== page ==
Adoption often comes down to how difficult changing from the old to the new is. If the change makes the process simpler, it is often easier to get everyone’s acceptance and adoption. After all, most of us are looking for easy and simple, not hard and complex. Don’t be surprised if further refinement of the IA happens as it gets implemented. That is just evidence that more minds are often better than fewer. Embrace the change and move forward by documenting improvements the new changes have over what they replaced. Measuring that difference is a key indicator of where future improvements will produce the most value.  

IA Protection

Once the IA is in place, there is a continued responsibility to protect the IA to maintain its value. Every class of IA has a different requirement for the protection needed to maintain the value of the asset. Some IA assets that contribute critical value to either the creation of a product or service, demand the highest levels of protection. These may be classified as either patents, copyrights, proprietary, or trade secret assets. For these assets, there are varying levels of acceptable access and disclosure or knowledge of their existence. In patents that are published and granted, a significant portion of the patented information remains undisclosed to protect the ongoing use of the patent. This IA is a trade secret. As such, it demands the highest level of protection.

Other IA may be held entirely within the organization and never disclosed to anyone not needing to know of its essence. These assets are most often either proprietary or trade secret. The difference here is proprietary may be disclosed in a way that does not significantly destroy its value, whereas the trade secret’s value is tied directly to how many people know the entire secret, and who holds the information. The most protected trade secrets are tightly controlled by dividing the information between more than one person and needing each person to independently contribute their knowledge to know the entire secret. A good example is the syrup recipe for Coca-Cola. Originally, and still to this day, it takes several people to know the entire recipe and the entire process formula to make the syrup. Even the drivers of delivery trucks are bound to a strict delivery route, schedule, and delivery process to protect every ounce of the syrup from the factory to the bottling points and final distribution to stores.

The courts have described this process of secret protection as EONA or Existence, Ownership, Notice, and Access proofs. For instance, how available is the information? Can the owner show proof they are the originator of the idea? Has the owner notified others this information is theirs and demanded protection through contracts and agreements? Finally, there is the problem of access. Can the owner of the secret show has it adequately protected physically, legally, and digitally? Often this last EONA test is where most organizations lose control through their physical storage and access methods. Just as many digital information breaches are traced back to an internal source, the same structural problem exists for the trade secret.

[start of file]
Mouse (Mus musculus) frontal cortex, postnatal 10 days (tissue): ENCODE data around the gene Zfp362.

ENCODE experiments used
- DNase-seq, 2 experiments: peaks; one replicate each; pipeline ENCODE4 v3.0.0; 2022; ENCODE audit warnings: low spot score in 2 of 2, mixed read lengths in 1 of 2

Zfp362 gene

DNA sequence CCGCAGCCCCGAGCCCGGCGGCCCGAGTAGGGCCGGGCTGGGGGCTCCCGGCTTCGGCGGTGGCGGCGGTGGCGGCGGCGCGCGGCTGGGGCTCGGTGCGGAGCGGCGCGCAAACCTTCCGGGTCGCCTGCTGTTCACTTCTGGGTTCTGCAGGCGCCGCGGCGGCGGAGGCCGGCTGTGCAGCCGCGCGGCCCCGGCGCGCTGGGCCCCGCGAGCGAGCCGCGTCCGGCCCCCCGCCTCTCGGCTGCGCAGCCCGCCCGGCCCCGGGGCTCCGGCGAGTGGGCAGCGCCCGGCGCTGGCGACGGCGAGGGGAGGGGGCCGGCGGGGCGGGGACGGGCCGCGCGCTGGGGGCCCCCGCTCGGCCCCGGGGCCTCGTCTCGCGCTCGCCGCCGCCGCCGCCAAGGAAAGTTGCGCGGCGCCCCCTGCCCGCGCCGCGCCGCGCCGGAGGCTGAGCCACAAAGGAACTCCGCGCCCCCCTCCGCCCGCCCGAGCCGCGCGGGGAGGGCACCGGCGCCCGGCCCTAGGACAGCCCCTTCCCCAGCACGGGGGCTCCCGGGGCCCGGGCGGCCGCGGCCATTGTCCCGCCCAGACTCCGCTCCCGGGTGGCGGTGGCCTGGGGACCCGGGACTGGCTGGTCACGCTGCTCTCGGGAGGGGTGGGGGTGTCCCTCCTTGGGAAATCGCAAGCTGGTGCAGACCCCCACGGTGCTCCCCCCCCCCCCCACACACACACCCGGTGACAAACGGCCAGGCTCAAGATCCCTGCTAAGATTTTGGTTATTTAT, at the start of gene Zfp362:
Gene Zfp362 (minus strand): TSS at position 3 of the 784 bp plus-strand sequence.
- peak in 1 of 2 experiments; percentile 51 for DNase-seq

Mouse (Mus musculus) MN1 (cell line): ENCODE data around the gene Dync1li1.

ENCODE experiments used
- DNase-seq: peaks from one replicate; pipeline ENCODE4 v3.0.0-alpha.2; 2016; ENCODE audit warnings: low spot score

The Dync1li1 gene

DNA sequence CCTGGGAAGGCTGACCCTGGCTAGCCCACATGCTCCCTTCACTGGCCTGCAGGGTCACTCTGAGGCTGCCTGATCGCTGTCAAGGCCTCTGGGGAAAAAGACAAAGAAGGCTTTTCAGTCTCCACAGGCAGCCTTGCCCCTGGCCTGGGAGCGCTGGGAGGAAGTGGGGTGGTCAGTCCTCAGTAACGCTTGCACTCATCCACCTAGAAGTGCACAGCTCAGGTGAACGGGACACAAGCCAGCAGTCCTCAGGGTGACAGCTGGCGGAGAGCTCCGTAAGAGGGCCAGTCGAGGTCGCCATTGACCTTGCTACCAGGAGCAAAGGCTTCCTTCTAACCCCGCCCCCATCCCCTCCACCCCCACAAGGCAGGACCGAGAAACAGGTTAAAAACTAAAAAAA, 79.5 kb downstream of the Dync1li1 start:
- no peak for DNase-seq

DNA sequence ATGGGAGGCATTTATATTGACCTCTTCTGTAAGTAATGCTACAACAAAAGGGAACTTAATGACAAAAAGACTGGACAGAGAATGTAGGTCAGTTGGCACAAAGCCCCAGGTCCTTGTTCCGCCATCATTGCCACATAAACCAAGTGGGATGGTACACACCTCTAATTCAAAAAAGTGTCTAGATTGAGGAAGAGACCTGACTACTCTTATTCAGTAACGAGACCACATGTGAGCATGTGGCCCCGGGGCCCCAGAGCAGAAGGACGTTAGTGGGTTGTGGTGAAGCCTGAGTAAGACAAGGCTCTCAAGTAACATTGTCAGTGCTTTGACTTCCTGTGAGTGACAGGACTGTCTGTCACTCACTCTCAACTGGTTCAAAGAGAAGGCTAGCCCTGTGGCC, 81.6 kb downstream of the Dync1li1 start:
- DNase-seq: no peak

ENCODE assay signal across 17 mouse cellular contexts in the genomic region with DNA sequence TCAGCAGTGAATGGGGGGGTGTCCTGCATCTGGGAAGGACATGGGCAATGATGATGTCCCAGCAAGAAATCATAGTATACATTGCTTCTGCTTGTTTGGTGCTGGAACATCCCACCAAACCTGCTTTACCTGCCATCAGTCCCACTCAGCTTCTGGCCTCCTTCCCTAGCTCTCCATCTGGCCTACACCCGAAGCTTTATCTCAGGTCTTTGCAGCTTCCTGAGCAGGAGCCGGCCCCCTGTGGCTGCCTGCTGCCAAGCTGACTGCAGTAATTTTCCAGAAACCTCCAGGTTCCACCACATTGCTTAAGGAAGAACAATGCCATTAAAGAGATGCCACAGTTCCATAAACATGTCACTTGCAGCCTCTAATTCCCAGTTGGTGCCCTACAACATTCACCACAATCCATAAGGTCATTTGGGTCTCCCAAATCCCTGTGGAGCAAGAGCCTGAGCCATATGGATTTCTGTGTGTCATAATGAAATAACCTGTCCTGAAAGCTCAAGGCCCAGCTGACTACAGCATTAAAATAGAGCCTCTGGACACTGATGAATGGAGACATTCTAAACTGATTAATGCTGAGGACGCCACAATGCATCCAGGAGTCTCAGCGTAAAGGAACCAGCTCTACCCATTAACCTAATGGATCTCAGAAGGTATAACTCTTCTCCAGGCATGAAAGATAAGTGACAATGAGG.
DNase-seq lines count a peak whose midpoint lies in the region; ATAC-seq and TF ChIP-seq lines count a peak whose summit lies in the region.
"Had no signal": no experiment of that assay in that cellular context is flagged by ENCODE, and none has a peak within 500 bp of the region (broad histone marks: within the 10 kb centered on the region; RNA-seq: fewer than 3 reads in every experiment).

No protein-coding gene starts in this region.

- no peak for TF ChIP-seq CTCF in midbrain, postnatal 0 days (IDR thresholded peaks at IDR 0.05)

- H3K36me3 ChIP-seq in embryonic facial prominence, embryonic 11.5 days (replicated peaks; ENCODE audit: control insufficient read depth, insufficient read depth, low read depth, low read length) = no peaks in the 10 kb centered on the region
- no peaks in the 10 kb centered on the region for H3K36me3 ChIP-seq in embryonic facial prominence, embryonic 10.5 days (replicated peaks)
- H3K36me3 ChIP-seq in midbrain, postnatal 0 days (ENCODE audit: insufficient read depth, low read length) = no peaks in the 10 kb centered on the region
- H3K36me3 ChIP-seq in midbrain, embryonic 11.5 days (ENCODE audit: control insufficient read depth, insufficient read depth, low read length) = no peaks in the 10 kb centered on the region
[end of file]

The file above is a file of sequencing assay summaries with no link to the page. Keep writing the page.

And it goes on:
The UTSA (Uniform Trade Secrets Act) and DTSA (Defend Trade Secrets Act) define rules and requirements for the evidence proofs and defense of any IA you want to protect as a trade secret. Missing even one of the categories of proof can disqualify your IA from the protections of the law. Yet, even with these stringent protection rules, many businesses find trade secret protection offers more effective protection than patents. The patent option has high costs of issuance and low chances for a granted patent. Then there are the potential defense costs of your patent from others who claim you have somehow encroached on their earlier work. Even more egregious are the spurious charges of “trolls,” as they are known, who use the threat of a patent infringement suit to extract a settlement instead of enduring a defense that takes over $100k to defend, even if the claim is false. To add insult to your injury, if you do win, it is almost impossible to recover any damage from the suit.

As you can see, protecting your most valuable IA is a serious business. It takes an intentional attitude, the willingness to act, and the discipline to continue protecting your IA if a business is to survive and thrive. For these reasons, we help you find the right balance of deployment and protection for your situation.

1McKinsey Global Institute "Getting Tangible about Intangibles" June, 2021

2 Jonathan Haskel and Stian Westlake, Capitalism without capital: The rise of the intangible economy, Princeton University Press, 2017.

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This document is a position paper of the Amteah Group. A professional consultancy providing advice and products to help all organizations use and manage intangible assets so those assets can become recognized as unique and identifiable, tradable assets. This document is presented as an educational resource. It does not constitute legal, or financial advice. Consult your legal or financial advisors for your individual situation.